NHL Free Agency Thoughts

There were so many factors this off-season that had people believing this year’s free agency period would be nothing but mass chaos. The fact that only so many desirable players available combined with the salary cap increasing to $70.3 mil. led a lot of people to believe that there would be a lot of massive over-payments and ludicrous contracts handed out to second-tier type players this summer. The off-season is still young but we have yet to see too many ridiculous deals handed out so far and there have actually been quite a few underrated signings that could have a lot of value at the end of next season.

After the jump, I’ll go over some of the contracts I thought were solid bets and also talk about some deals that I wasn’t a huge fan of. There are still plenty of moves to be made, but I just wanted to post my thoughts on some of the transactions that have occurred over the past week.

Signings I Liked:

Brad Boyes to the Islanders (1 year, $1 mil.):

This is the ultimate “buy-low” signing. Boyes is coming off the worst season of his career (8 goals & 23 points in 68 games) but he has been a very solid goal-scorer for most of his career. He scored over 2 points per 60 minutes at even strength the previous year and has been a positive corsi player for most of his career, meaning that he has been able to create possession at even strength. Boyes turned 30 last April so it is possible that he isn’t the player that he used to be, but a one-year contract at only $1 mil is next to nothing under the current salary cap. All Boyes has to do is be a useful third/checking line player and he would have lived up to his contract’s value. If he can regain his scoring touch (and see his shooting percentage improve from last year) then he will give the Islanders a lot more for their money. They are only investing $1 mil. in Boyes so if he becomes useless, then the Islanders can move him or let him sit in the press box without losing much money. This is a good investment by Garth Snow. Too bad he almost nullified this by giving a contract to Eric Boulton.

Ray Whitney to the Stars (2 years, $4.5 mil. per year)

I usually stay away from players who are above 40 but The Wizard has simply been able to get the job done over the course of his career. Last season was likely an aberration points-wise for him because I don’t think he’ll touch 75+ points again, but one thing you can’t overlook is how terrific he is at controlling possession. He was given the toughest assignments among the Coyotes forward corps last year and destroyed everything in his path with a Corsi Rel. rating of 12.9. He has also scored at well above what is considered a top-six rate for the last five seasons and can work well with a good supporting cast. Even if his production drops off from last year, Whitney will still give the Stars good enough value for their money unless he severely regresses. This might be only a two year deal but it’s still somewhat risky given Whitney’s age, but I think the Stars got him for a good deal at $4.5 mil. A line with him, Jamie Benn and Jaromir Jagr has a lot of potential.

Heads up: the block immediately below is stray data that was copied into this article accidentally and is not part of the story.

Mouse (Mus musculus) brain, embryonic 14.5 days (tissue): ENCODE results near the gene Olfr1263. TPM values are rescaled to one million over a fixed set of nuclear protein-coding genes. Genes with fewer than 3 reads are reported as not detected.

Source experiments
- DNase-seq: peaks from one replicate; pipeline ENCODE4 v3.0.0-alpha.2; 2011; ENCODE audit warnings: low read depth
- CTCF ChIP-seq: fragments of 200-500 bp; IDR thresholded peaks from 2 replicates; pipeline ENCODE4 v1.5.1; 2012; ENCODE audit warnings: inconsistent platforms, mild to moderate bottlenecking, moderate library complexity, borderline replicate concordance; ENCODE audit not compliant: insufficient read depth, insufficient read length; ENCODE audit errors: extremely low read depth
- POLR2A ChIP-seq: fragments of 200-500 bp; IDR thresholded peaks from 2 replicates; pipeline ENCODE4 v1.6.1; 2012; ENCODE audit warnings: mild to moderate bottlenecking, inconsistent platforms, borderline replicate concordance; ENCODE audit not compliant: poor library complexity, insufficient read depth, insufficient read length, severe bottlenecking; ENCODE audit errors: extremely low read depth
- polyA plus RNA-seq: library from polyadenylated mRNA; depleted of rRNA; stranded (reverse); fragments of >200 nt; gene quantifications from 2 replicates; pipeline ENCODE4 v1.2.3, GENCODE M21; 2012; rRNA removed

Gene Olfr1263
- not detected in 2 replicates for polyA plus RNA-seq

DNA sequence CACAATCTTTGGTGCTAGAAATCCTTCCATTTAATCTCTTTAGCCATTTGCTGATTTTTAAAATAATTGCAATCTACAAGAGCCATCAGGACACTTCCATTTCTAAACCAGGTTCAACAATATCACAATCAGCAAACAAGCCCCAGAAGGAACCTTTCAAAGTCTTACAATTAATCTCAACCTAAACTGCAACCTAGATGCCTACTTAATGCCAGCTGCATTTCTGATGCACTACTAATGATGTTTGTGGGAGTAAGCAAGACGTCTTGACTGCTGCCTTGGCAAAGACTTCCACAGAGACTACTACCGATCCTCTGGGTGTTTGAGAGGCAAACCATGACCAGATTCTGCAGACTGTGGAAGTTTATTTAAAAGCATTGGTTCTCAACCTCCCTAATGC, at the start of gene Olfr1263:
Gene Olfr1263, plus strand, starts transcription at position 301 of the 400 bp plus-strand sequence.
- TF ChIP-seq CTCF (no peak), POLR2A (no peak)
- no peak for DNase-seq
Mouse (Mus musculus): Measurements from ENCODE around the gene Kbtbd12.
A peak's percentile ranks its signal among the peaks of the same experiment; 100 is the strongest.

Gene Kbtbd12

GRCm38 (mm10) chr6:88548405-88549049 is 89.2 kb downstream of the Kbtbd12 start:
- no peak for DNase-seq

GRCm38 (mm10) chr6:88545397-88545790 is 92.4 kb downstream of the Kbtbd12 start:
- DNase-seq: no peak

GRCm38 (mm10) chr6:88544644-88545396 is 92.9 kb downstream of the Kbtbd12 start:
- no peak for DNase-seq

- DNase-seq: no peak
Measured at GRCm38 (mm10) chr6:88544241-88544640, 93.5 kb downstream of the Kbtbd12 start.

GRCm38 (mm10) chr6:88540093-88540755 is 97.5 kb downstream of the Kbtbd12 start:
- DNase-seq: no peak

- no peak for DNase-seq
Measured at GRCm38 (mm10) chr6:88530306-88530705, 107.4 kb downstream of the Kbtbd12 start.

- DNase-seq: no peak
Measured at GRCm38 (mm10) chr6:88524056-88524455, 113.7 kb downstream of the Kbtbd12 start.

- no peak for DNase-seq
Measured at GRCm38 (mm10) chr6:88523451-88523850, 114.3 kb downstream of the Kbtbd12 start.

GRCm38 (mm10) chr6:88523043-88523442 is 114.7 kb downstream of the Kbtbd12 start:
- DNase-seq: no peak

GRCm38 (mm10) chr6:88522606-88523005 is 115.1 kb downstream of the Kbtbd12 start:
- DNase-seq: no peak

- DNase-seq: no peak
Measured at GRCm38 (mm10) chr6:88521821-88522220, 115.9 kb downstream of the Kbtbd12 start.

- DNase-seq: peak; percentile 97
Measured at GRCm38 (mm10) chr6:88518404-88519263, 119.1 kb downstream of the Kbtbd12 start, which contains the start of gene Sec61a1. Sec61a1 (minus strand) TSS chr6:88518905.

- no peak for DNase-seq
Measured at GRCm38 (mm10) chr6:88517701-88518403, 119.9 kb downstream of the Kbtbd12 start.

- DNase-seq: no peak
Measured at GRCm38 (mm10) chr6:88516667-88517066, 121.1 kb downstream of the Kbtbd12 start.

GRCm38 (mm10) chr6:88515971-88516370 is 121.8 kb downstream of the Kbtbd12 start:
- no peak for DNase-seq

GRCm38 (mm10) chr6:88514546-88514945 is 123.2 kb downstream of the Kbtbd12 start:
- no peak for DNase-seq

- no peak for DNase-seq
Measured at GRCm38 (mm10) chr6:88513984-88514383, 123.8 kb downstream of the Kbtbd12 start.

Adrian Aucoin to the Blue Jackets (1 year, $2 mil.)

Despite being 38, Aucoin was being given some tough assignments in Phoenix and performing relatively strong against them as he posted a positive corsi rate on a mediocre Coyotes team. He wasn’t dominating with those minutes but he proved himself to be a capable second pairing defenseman and that is certainly a need for the Blue Jackets right now. Him for $2 mil. should be a good deal provided he can stay healthy and if he can’t, then there isn’t much harm done.

Ryan Smyth to the Oilers (2 years, $2.25 mil. per year)

Smyth had a terrific season as part of the Oilers shutdown line with Shawn Horcoff and Ales Hemsky. The nice thing about this deal is that the Oilers paid Smyth about what he worth right now (possibly a little less) given his age and usage. His production has stayed relatively consistent throughout his career but it is prone to drop if he sees his ice time decrease, which could certainly happen. At the very worst, the Oilers have themselves a good checking winger who can give you 30-40 points for a little over $2 mil. per year. You could do a lot worse than that. Smyth may have taken a hometown discount but this is a great deal for him and Edmonton, where he will likely finish his career.